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royal pleasure-parties regaled themselves at their ease.

Across the Euphrates from the principal palace stood another of smaller proportions.

Around it, in the usual manner, was drawn a three-fold rampart, the outer wall measuring

about three and one-half miles in circumference. These ramparts and the walls of the

palace itself were covered with representations of hunting scenes and battles, drawn with

considerable skill on the surface of enameled bricks. As in the case of the larger palace,

not much is known of the appearance of the smaller structure. Within the halls and courts

were set bronze statues, representing the 'gods and the great kings of Babylon. Here were

seen the mythical Nitius and Semiramis, surrounded by princes of old Chaldsen renown.

The Walls of Babylon are associated in history and tradition with the Hanging Gardens as

one of the Seven Wonders of the world.^ These walls were, perhaps, the most marvelous

structures of the sort ever erected. Their true dimensions, however, have never been

determined. The Greek historians who visited Babylon have left contradictory accounts of

the breadth and height of the vast ramparts surrounding the city. Nor is it likely that

positive measurements would have been much more satisfactory, for these being made at

different times would have represented the walls in various degrees of dilapidation

resulting from the havoc wrought by besiegers and the slower ravages of time. Herodotus

states the breadth of the walls at eighty-five feet, and the height at three hundred and

thirty-five feet. Ctesias, without giving the breadth, puts the height at three hundred

feet. Pliny gives the two dimensions as sixty and two hundred and thirty-five feet

respectively. The lowest estimates of all are those given by Clitarchus and Strabo, who

place the breadth at thirty-two feet and the height at seventy-five feet; but these


I The Seven Wonders of the ancient world were: the Pyramids of Egypt, the Pharos or Light-

house of Alexandria, the Colossus of Rhodes, the Walls and Hanging Gardens of Babylon, the

Tomb of King Mausolus, the Temple of Diana at Ephesus, 'and the statue of Jupiter


must either have greatly underestimated the dimensions or else given measures of the

ruined rampart rather than of the original walls. Perhaps a fair average approximation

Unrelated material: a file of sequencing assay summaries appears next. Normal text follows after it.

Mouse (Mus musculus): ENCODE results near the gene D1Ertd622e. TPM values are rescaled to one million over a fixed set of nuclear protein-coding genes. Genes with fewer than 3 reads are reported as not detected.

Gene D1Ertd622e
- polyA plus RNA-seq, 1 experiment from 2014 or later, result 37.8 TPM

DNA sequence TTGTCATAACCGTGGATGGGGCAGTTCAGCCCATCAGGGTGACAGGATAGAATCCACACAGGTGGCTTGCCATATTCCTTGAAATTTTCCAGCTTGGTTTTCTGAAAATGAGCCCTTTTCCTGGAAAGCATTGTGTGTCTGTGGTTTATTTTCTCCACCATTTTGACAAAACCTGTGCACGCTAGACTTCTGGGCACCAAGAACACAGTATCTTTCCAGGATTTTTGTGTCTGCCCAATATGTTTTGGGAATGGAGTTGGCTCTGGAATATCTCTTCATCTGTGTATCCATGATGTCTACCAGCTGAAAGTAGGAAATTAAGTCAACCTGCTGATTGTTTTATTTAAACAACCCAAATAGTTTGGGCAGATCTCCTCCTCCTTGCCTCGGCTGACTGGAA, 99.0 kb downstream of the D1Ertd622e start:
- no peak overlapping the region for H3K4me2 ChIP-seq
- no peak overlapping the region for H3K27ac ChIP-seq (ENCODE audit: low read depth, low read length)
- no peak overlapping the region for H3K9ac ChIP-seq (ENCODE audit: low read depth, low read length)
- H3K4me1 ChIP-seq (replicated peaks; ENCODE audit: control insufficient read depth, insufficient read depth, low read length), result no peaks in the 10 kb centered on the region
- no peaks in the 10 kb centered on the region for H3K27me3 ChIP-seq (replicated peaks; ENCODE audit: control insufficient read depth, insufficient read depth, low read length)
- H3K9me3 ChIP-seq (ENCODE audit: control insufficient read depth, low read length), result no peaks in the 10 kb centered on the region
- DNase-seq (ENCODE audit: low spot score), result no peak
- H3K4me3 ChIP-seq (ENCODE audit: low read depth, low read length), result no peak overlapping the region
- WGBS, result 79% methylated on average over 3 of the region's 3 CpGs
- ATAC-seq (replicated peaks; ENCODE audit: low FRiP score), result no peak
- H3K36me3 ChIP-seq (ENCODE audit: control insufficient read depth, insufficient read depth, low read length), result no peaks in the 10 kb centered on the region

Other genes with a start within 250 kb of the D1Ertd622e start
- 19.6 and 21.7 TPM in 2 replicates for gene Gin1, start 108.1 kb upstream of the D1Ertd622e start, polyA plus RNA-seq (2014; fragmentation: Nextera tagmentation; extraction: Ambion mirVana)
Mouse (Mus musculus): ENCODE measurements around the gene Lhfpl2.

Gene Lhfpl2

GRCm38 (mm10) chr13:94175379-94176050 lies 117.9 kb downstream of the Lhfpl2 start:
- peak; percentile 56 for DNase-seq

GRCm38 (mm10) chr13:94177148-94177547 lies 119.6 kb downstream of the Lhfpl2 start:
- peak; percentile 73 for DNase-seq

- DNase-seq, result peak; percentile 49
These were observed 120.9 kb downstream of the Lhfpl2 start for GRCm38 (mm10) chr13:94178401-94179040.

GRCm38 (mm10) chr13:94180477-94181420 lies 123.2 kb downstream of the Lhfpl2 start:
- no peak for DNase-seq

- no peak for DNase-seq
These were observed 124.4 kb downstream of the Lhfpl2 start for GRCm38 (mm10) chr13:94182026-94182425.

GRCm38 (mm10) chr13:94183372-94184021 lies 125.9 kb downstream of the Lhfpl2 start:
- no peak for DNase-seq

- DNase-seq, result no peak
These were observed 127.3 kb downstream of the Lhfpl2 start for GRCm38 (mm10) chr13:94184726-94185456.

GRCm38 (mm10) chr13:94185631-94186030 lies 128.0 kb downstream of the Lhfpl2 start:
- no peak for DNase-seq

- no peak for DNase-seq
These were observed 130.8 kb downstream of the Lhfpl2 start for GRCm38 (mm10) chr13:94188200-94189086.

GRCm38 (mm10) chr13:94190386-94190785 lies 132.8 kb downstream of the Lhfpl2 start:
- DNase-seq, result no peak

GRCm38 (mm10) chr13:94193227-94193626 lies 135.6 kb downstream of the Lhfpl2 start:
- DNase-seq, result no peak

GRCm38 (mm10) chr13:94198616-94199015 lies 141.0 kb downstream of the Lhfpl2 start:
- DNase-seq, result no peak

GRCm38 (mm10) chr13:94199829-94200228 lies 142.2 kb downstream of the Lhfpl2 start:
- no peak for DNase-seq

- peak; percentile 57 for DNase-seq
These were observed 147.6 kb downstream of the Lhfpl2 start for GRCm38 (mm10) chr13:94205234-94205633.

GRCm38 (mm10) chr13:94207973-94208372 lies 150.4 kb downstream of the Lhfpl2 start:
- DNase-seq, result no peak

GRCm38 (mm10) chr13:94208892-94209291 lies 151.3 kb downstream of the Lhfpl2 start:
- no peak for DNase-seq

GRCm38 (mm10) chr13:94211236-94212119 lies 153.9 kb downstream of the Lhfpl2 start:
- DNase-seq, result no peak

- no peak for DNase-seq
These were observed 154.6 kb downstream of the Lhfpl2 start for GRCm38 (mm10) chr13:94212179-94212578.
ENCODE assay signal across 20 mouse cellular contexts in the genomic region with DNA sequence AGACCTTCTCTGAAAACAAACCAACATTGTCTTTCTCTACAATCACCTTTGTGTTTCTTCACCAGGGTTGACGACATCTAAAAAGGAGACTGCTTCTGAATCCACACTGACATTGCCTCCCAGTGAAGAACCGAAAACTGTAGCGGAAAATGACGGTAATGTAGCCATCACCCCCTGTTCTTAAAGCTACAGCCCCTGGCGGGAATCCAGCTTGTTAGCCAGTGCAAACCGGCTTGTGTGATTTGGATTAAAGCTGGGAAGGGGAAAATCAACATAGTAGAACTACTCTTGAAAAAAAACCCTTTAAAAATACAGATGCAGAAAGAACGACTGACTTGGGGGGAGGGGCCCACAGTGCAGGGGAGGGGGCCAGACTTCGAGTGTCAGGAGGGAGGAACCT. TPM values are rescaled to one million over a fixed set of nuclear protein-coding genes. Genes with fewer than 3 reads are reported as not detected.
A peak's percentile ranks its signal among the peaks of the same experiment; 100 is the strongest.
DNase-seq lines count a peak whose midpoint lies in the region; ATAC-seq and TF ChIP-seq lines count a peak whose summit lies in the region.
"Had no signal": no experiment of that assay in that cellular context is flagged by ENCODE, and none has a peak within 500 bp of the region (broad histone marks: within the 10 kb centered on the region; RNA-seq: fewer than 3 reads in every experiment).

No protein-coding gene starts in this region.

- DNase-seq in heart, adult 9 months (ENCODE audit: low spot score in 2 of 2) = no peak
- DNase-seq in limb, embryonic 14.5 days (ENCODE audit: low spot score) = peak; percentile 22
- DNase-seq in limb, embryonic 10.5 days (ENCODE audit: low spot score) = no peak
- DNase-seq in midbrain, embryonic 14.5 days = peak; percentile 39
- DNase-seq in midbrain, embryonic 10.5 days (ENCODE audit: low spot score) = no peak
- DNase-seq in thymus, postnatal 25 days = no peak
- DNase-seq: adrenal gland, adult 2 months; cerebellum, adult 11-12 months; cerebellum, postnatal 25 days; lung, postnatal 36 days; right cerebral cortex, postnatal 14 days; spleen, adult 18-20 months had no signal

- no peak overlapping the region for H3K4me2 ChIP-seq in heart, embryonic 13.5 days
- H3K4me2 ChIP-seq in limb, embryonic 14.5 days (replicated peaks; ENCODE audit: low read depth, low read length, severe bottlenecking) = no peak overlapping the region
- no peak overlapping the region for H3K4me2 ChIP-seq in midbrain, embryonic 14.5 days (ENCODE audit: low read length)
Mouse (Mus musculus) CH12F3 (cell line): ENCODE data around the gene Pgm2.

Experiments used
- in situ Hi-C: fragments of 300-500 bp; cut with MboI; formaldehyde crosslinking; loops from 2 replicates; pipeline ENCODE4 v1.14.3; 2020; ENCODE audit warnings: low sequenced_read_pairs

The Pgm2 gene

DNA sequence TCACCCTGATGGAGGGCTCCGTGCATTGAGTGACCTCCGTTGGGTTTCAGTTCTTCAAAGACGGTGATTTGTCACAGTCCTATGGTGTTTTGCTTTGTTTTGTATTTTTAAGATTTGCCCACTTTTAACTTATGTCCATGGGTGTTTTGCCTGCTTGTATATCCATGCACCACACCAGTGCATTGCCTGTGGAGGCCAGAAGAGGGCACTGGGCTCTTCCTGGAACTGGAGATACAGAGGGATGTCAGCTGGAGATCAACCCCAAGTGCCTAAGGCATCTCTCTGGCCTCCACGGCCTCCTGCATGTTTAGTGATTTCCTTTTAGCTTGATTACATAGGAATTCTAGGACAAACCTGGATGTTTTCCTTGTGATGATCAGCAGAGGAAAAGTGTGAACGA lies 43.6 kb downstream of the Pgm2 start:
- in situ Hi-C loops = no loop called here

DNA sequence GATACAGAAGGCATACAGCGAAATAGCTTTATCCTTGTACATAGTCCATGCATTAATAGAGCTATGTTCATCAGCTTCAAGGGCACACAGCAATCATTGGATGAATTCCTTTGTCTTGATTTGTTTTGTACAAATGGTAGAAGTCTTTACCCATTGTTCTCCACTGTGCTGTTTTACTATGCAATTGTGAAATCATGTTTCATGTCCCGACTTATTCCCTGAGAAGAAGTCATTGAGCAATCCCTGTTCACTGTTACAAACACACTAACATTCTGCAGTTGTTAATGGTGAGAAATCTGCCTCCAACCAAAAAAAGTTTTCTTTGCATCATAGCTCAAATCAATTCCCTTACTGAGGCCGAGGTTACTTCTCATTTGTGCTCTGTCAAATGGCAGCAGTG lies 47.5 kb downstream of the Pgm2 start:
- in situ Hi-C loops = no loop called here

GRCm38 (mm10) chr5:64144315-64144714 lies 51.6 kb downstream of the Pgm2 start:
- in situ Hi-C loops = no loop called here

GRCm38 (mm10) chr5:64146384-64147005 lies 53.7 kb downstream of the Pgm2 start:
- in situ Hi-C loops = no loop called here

would be seventy-five feet for the thickness and two hundred and fifty feet for the

height-measurements sufficiently vast to shock if not confound the credulity of modern

times. The length of these stupendous battlements has already been given as being more

than forty miles.

On the top of the great wall of the city were two hundred and fifty towers. These were

arranged in pairs on the outer and inner edges of the rampart, and so broad was the space

that a four-horse chariot could be turned between them. The towers were square, and looked

down, the outer row. upon the surrounding country, and the inner, upon the city. So vast

was the mass of masonry in these walls, so great their height and thickness, that they

were an impregnable bulwark against any enginery of the times. They could be neither

undermined nor surmounted.

Such was the famous capital of the Babylonian kings. In splendor and opulence and power it

far surpassed any other city of ancient times. Through her magnificent streets swept the

chariots of princes and monarchs. Out of her splendid gates poured the bronzed cohorts of

well-nigh invincible soldiers, going forth to conquest. Into these same gates were driven

the captives from a hundred vanquished provinces. Over her palaces and temples the

oriental sun rose in unclouded glory. In the might of her power and renown she saw her

rivals one by one expire, and in her triumph she arrogated to herself the rank and title

of mistress of the world. But in the slow processes of destiny her own time came to suffer

humiliation and downfall. No other city, reared by the genius and pride of man, has

suffered a more complete extinction. Babylon is literally in the dust. Only scattered

mounds, which the rolling years have covered with grass and shrubs, remain of the once

mighty metropolis of the Babylonians. All else rests in the slumber of everlasting

oblivion. Journeying down the river from Baghdad